Last minute trip to the Camargue
Situated in the South of France, the Camargue is the largest river delta of Western Europe. It is enclosed by two arms of the Rhône and the Mediterranean Sea in the south. This huge area covers a variety of habitats: marshes, lagoons, beaches, dunes, salt and fresh water. But perhaps most interestingly, the Camargue is also a very important refuge for migrating, wintering and breeding birds and today most of that area is protected and became a national nature reserve.
In august my girlfriend, my parents-in-law and I left Belgium for a 2-week vacation in the Provence in France. We resided in a small chalet in the Luberon, a 3 hour drive northeast of the Camargue. Since this was primarily a family holiday and it is always better to keep your girlfriend satisfied, I could only leave them alone for a few days and visit the Camargue on my own.
Since I hadn’t had the time to prepare this vacation very thoroughly, I didn’t know much about what to expect from the area.
Like most nature photographers I prefer to photograph in the morning and in the evening, so I left my crappy hotel room after only a few hours of sleep, for my first day of photography in the Camargue.
Since I didn’t know the region, I spent most of that day looking for good photographic opportunities for the next days. Mas d’Agon, a small marsh, north of Vaccarès, seemed a very good place to photograph herons, egrets, waders and terns and I decided to keep that for the next morning.
At around 5.30pm it was time to go the “Parc ornitologique Pont De Gau”, situated northwest of Saintes Maries-de-la-Mer. Pont De Gau is actually a bird park, which has caged birds, but every evening at around 6.30pm a real spectacle takes place here. Greater Flamingos, the national pride of the Camargue, gather from all over the area to feed on krill that is thrown in the small ponds. “Photographers, get ready to take great flight shots when these majestic birds fly in and land!”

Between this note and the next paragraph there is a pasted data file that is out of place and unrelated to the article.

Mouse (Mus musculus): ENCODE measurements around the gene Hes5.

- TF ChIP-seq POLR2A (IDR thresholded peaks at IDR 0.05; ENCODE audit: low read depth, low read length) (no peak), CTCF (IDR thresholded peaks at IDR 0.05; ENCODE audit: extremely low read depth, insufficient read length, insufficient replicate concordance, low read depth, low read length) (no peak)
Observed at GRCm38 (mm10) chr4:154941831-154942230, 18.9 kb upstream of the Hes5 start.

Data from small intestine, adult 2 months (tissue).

It is strange to see that these flamingos now allow you to come close, were everywhere else in the Camargue I found them difficult to approach.
Day two started early again. I left the camping in Saintes Maries at 4.30 am to try my luck at Mas d’Agon, but when I arrived it felt as if World War 3 had just begun. Apparently hunt season in France started that day so photography at Mas d’Agon was pointless, there were no birds to be seen.
But, fortunately, on my way back to Saintes Maries, an approachable Black Kite made up for the waste of effort that morning.
Later that day I decided to take a walk along the “Digue” sea wall, starting at the car park east of town. This walk appeared to be a good choice and it kept me busy until sunset, photographing Terns, gulls and Flamingos in the Lagoons.
The third day was already my last in the Camargue and after another night of only a few hours of sleep, I drove back to Mas d’Agon. Everything looked promising, the wind had lain down and there was no hunting today. It was still dark and accompanied by hundreds of mosquitoes, I laid myself down at the edge of the marsh, covered under camouflage nets and waited for Egrets or Waders to come close.
It turned out to be a perfect morning; the sun broke through the clouds and Great and Little Egrets and Gulls were soon feeding only a few meters away from me, allowing me to take great shots.
Later that morning a little Egret was resting so close to me that only a close-up shot of his head was possible. It is on moments like these that you feel a close connection with nature and it is all made worth the effort.
Even though my stay at the Camargue was quite unprepared, I soon came to realize that it really is a fantastic place for ornithologists. There is a good amount of birds of different species to be found and although spring must be even better than late summer, I was pleased with the results. It is definitely not the easiest place to photograph birds, but once you find your way around, great photographic opportunities will show up. I found that the small marshes and creeks outside the main nature reserve are generally more suited for photography, allowing you to get closer to the birds.
But actually, since there are birds everywhere, the Camargue in general is a great place for bird photography and that is exactly why I intend to return here in the near future with a bit more time on my hands.